Updated: Jan 29
In the 1890s, the building was a tobacco processing plant.
In the early 2000s, it held the University Loft student apartments.
Since 2015, after award-winning renovations, the building has been a home to budding creatives as the School of Art and Visual Studies.
Before moving into the current building— known to most simply as the SA/VS building— the School of Arts and Visual Studies was housed in the Reynolds building on Scott Street.
Robert Jensen, UK faculty member since 1994 and director of SA/VS since 2012, oversaw the move from Reynolds to the current building on Bolivar Street.
Jensen said the move was met by some graduates with sentimentality, but the faculty was very enthusiastic.
The Reynolds building had its share of problems, from staircases collapsing to lack of temperature control to security issues that allowed people to wander into the building.
But despite the imperfections, many students still cherished it for its character. Its large size offered freedom, and many drew inspiration from the aging building.
Following the move, Jensen said he wanted to ensure that the new building stayed in good condition over the next several decades. Looking to choose an architectural partner that prioritized longevity and a collaborative workspace, Jensen and his team decided to partner with Omni Architecture.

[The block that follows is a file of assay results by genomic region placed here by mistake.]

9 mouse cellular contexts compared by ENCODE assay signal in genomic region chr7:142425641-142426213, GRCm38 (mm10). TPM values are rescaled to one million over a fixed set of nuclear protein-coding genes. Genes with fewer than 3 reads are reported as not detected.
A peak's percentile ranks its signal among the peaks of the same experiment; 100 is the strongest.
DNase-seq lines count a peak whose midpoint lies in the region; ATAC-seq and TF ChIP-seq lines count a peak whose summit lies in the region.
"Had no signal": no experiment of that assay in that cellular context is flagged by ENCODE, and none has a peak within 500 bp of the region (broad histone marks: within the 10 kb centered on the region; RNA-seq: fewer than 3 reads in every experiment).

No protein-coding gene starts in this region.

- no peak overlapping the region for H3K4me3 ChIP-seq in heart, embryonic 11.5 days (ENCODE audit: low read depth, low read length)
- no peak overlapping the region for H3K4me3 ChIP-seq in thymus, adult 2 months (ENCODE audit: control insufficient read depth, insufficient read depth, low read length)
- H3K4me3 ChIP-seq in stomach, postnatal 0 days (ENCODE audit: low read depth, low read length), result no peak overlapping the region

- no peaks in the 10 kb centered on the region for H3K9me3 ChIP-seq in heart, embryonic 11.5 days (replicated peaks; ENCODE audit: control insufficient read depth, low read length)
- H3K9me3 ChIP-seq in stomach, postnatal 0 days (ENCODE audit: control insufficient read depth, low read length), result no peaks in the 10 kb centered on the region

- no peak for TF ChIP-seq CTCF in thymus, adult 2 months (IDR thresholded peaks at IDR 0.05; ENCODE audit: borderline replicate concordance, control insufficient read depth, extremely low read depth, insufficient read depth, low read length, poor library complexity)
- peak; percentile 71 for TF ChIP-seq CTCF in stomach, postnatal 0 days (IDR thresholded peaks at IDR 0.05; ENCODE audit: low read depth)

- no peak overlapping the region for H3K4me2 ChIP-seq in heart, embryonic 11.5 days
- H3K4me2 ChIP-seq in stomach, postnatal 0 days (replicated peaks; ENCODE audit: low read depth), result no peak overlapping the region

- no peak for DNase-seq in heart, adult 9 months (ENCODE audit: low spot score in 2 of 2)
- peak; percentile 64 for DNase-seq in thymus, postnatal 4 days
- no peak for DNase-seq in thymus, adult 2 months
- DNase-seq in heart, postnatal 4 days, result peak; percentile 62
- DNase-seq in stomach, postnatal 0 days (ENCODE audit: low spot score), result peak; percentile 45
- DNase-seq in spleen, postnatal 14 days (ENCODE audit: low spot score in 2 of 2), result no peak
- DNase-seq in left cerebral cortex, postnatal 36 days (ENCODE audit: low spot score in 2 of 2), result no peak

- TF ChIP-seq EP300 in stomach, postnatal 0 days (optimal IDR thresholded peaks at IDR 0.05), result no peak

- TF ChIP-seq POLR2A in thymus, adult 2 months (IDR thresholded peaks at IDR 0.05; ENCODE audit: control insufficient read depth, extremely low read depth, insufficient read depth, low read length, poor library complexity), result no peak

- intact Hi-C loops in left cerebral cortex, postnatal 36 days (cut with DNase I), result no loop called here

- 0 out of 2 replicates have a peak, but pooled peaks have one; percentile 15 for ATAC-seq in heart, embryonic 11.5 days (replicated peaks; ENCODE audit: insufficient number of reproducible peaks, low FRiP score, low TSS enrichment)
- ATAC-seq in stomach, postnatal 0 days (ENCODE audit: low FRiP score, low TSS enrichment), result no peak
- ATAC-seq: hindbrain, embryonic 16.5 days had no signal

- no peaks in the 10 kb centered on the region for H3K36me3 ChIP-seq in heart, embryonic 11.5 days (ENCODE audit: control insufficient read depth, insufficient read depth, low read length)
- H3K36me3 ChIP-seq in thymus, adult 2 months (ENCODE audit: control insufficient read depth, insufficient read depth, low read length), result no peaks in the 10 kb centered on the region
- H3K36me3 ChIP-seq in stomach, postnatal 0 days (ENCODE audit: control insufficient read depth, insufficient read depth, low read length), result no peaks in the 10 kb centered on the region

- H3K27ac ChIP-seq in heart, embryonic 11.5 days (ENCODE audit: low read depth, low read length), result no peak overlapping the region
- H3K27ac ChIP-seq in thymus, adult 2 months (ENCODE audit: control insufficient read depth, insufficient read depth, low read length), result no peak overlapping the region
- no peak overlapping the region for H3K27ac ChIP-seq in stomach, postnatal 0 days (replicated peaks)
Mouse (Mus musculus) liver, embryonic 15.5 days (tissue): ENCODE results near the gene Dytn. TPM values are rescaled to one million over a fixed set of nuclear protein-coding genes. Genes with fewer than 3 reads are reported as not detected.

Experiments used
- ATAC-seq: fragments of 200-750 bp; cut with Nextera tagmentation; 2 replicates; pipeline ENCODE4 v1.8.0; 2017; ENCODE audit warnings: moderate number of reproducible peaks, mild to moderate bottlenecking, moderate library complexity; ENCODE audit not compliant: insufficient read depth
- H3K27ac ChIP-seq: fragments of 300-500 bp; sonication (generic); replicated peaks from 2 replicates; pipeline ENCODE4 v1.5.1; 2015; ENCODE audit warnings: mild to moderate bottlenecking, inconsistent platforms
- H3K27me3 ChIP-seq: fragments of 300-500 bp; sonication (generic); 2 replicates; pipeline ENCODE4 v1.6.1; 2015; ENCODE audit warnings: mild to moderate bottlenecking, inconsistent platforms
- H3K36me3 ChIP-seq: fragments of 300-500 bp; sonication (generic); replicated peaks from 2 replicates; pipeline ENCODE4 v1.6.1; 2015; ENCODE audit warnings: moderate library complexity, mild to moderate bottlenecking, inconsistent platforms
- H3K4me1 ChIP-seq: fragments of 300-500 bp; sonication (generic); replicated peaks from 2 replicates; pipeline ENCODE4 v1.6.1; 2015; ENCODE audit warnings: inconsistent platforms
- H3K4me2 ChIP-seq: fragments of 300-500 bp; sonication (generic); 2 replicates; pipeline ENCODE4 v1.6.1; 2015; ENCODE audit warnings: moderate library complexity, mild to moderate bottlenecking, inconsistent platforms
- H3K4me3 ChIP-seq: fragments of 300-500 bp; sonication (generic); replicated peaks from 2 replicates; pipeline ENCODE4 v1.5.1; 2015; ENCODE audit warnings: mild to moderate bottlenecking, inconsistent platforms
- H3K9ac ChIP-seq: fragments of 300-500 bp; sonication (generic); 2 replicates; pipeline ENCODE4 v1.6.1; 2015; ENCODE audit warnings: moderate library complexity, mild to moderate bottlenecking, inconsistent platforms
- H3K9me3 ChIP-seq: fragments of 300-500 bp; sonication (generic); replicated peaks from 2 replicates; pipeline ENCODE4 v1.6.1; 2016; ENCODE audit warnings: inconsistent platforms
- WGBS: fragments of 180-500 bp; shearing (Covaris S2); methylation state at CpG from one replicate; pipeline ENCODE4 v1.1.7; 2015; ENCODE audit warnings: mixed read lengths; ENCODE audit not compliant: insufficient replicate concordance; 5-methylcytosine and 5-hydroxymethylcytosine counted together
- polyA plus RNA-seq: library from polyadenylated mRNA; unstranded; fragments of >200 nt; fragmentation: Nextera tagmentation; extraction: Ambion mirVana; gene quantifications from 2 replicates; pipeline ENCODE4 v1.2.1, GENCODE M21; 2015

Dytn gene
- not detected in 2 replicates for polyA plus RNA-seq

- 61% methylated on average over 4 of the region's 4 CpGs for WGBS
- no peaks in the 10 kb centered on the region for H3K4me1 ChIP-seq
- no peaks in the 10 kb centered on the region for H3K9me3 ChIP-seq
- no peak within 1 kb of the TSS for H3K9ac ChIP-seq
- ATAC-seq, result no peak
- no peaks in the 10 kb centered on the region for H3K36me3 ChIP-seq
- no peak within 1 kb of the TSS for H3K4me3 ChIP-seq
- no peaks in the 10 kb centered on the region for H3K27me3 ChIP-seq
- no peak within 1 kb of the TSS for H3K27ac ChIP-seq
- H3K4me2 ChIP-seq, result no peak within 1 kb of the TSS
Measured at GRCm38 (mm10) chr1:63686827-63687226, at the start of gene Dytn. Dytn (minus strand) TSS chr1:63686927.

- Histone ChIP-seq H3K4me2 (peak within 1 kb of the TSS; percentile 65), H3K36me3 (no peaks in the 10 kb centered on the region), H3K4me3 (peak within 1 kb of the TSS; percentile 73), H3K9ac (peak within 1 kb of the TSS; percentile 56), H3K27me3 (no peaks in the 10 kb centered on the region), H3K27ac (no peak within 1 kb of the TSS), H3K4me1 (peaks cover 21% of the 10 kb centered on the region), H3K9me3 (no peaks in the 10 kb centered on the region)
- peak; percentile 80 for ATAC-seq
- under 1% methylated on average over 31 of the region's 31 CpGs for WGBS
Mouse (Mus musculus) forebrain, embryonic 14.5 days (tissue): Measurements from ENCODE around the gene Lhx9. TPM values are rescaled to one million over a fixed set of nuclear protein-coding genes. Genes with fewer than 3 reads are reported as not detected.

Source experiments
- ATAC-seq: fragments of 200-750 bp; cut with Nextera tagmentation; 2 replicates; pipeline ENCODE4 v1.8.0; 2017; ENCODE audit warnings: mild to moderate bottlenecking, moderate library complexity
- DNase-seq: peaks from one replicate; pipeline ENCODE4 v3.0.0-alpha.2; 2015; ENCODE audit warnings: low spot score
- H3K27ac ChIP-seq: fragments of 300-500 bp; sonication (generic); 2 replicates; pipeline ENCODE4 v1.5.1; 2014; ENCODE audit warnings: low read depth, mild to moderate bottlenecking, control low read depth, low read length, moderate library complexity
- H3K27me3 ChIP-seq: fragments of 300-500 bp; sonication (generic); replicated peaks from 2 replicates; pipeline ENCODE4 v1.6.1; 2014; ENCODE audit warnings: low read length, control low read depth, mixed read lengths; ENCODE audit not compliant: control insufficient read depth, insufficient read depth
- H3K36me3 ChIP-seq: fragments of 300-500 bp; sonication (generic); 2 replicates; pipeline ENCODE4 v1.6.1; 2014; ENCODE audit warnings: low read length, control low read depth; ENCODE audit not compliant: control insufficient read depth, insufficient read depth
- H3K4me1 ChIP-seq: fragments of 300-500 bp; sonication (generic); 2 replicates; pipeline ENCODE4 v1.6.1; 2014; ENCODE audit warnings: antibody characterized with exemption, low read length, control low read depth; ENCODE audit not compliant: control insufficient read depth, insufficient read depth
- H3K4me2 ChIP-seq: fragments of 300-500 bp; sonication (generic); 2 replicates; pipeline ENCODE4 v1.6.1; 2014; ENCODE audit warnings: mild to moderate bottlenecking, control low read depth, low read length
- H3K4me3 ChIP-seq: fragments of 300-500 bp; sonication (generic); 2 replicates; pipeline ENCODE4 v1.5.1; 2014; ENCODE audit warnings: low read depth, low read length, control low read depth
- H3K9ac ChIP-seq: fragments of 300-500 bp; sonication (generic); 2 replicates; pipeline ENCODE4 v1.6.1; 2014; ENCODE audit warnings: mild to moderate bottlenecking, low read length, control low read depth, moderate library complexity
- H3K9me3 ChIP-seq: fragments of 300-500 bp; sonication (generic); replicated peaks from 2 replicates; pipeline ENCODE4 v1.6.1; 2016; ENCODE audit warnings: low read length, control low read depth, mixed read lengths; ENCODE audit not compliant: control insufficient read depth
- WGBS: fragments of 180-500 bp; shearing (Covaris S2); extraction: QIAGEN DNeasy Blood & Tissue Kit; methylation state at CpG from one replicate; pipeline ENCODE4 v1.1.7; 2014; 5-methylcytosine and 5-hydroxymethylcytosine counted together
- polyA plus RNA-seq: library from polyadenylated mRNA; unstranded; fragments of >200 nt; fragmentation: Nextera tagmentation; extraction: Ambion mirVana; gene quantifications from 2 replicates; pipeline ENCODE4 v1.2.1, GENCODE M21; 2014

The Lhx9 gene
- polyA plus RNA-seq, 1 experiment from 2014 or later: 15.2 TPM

Omni Architecture is a Lexington-based firm that specializes in frictionless workspaces, which fit the goals of SA/VS faculty. Incorporating the good elements of Reynolds while fixing the things it lacked was a priority.
The SA/VS building was inspired by the MIT Media Lab in the Wiesner Building at the Massachusetts Institute of Technology, where glass and metal framework were utilized to create an open space for collaboration and design.
This feature was applied to the design of SA/VS to increase collaboration between students and faculty. In 2015, SA/VS received the Honor Award for Design Excellence from the Kentucky Chapter of the American Institute of Architects.
The efforts to increase collaboration between students has been successful to some extent, said Jacob Reynolds, a digital media and design senior with an interest in photography.
“Because [SA/VS] is so winged off, I only ever really see the photography people,” Reynolds said. “Most people burrow into whatever they want to do.”
Reynolds said he spends a large chunk of his time working in the Photo Lab as a student and lab manager.
“I have made some great connections with faculty,” Reynolds said. “I think it’s interesting how you can have more of a friendship with them, as opposed to just a student-instructor relationship.”
The networking and relationships that can occur within the SA/VS building can also extend beyond the College of Fine Arts. Recently, SA/VS began a collaboration with Dr. Michael Winkler, associate professor of radiology and medicine, to begin printing custom 3D hearts for physicians and their patients.
According to a UK press release about this project, these 3D prints allow physicians to create physical stimulations of their patients’ organs, giving the physicians time to identify problems and plan before the surgery.
“I think that you can network as far as you want here,” Reynolds said.
Photo by Justin Acala.